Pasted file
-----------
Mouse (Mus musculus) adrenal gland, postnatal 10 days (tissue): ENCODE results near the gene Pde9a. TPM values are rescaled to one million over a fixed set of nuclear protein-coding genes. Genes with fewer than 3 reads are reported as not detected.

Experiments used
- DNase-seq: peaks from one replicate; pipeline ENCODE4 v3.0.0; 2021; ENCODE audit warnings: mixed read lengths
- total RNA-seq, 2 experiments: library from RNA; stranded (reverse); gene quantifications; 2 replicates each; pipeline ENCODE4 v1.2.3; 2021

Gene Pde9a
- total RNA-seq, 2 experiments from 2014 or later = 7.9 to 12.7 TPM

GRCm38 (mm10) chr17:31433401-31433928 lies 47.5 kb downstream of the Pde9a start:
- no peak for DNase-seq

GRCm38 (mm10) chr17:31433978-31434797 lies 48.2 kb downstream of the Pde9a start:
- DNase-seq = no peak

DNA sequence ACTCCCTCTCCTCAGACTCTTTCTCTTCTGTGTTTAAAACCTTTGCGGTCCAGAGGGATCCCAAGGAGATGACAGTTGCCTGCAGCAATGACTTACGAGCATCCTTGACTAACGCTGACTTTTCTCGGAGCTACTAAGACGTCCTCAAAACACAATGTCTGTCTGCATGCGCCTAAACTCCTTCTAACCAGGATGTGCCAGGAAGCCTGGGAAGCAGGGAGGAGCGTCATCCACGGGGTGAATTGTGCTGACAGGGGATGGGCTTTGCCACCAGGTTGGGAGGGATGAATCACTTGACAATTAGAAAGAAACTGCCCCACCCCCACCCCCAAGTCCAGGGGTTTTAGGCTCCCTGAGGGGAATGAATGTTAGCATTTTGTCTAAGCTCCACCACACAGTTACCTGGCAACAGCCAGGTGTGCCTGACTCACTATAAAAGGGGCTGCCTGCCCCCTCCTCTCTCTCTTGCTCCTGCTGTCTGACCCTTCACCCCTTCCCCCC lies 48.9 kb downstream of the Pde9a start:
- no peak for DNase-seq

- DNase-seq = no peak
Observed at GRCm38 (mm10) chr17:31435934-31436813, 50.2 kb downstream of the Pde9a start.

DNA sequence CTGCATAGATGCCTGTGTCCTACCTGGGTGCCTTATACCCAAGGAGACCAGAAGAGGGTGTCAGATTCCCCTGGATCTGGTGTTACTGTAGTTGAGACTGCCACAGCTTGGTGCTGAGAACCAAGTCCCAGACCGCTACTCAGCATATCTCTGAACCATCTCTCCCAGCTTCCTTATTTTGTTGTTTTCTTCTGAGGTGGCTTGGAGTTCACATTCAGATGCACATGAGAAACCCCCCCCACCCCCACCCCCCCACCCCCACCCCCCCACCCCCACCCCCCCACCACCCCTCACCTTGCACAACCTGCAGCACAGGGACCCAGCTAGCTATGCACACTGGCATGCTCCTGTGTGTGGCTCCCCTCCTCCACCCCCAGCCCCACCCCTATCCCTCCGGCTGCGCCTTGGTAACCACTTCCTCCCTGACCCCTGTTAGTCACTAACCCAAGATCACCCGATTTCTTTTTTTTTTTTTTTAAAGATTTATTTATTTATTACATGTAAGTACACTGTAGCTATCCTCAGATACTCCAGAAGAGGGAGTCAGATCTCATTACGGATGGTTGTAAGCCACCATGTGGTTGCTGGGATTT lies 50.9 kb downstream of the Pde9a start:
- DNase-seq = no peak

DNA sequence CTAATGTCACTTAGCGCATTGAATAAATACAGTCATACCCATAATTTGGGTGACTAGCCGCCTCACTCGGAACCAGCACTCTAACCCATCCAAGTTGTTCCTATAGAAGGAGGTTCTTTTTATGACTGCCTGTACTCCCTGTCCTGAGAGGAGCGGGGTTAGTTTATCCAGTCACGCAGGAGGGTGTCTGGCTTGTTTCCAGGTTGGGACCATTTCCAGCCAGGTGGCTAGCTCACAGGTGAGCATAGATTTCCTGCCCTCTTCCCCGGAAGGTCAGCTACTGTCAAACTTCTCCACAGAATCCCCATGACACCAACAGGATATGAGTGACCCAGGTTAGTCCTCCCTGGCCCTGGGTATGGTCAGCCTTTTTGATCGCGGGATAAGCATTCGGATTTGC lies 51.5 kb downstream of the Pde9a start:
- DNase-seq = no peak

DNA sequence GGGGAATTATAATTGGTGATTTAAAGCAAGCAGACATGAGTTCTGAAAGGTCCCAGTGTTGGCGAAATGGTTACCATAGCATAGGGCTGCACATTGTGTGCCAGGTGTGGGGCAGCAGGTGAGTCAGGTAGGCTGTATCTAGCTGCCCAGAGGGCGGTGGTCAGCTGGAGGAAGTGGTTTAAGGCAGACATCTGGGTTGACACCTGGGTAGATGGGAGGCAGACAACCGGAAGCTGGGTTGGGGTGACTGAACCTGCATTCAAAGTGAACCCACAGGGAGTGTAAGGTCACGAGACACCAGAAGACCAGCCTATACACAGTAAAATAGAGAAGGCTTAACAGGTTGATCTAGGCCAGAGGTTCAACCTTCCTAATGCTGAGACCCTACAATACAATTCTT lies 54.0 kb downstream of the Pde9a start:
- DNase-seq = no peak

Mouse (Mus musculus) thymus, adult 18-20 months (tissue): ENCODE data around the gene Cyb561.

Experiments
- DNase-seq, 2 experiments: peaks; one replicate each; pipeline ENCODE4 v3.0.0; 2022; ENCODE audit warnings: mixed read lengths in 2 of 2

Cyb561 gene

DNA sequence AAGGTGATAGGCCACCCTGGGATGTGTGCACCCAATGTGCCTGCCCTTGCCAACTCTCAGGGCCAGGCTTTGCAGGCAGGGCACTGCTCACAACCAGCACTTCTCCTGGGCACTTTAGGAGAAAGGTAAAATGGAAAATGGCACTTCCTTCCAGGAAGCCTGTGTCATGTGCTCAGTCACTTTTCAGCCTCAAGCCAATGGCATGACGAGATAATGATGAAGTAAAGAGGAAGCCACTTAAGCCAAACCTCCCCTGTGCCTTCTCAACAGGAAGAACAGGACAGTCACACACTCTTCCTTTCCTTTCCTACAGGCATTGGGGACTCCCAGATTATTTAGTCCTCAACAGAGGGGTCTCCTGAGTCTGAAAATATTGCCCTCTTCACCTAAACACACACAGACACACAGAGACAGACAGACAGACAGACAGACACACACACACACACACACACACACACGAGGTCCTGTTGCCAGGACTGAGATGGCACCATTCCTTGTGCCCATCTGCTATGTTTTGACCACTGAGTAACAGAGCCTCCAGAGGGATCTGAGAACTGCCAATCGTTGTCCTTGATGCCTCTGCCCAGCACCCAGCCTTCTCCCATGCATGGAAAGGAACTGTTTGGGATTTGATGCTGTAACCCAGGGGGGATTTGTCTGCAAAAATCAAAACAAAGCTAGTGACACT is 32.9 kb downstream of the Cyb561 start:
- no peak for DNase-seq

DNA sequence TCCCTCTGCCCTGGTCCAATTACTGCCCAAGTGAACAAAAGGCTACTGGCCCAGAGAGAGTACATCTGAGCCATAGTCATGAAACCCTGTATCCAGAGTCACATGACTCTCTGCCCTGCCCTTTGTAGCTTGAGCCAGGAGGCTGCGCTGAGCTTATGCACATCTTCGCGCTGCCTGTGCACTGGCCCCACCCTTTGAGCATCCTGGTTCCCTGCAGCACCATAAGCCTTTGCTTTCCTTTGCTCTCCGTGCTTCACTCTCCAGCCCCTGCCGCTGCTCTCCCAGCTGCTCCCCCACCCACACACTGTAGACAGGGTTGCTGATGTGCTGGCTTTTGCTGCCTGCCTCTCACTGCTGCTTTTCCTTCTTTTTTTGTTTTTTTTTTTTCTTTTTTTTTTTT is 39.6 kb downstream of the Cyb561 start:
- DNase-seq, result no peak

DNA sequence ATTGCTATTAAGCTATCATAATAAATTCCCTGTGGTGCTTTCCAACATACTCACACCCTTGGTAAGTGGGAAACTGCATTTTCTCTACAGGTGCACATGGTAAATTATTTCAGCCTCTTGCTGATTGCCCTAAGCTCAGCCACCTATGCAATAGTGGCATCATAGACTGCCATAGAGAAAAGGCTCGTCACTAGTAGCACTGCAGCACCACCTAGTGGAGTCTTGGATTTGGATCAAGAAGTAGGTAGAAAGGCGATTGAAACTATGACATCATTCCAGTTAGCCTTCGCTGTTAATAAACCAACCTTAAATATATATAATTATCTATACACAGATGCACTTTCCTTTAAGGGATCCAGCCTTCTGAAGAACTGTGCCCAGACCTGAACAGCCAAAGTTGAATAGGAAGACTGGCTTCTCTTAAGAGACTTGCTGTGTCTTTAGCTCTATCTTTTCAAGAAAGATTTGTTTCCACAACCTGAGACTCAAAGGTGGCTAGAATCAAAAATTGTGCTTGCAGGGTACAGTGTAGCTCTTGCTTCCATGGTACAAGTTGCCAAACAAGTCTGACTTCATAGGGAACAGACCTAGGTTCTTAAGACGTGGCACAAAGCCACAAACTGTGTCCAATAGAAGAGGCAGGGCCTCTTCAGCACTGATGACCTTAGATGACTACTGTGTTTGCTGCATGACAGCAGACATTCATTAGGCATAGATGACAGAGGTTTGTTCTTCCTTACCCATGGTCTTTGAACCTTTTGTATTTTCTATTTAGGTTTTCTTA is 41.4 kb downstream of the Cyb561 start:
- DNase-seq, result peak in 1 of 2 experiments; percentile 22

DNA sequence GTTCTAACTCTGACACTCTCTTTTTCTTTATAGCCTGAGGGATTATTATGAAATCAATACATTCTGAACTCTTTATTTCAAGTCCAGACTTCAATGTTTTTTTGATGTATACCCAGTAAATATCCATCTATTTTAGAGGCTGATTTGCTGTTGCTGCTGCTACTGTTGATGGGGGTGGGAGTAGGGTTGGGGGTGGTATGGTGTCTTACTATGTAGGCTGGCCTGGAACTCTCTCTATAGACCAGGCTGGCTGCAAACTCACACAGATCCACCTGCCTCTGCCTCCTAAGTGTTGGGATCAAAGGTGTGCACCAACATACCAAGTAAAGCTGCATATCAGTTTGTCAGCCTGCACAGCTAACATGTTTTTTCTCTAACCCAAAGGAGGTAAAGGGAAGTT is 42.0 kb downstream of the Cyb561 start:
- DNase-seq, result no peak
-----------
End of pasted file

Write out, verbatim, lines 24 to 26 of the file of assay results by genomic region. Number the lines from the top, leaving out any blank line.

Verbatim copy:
Cyb561 gene

DNA sequence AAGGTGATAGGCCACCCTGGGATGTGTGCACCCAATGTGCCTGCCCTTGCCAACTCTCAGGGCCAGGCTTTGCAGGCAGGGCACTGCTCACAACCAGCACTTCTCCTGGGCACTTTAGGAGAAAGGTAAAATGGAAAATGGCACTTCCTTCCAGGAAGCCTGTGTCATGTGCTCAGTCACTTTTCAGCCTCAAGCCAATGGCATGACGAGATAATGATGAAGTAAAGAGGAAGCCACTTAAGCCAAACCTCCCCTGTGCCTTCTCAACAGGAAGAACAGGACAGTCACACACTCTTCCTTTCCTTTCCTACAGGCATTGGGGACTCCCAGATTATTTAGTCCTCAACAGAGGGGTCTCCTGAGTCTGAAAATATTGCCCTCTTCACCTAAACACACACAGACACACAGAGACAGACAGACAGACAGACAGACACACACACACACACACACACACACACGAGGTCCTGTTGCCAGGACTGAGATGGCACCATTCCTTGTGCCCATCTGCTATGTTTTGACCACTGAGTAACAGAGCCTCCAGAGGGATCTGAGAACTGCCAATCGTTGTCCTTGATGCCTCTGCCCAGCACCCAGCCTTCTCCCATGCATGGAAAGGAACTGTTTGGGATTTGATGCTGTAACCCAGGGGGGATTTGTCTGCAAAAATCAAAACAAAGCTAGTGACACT is 32.9 kb downstream of the Cyb561 start:
- no peak for DNase-seq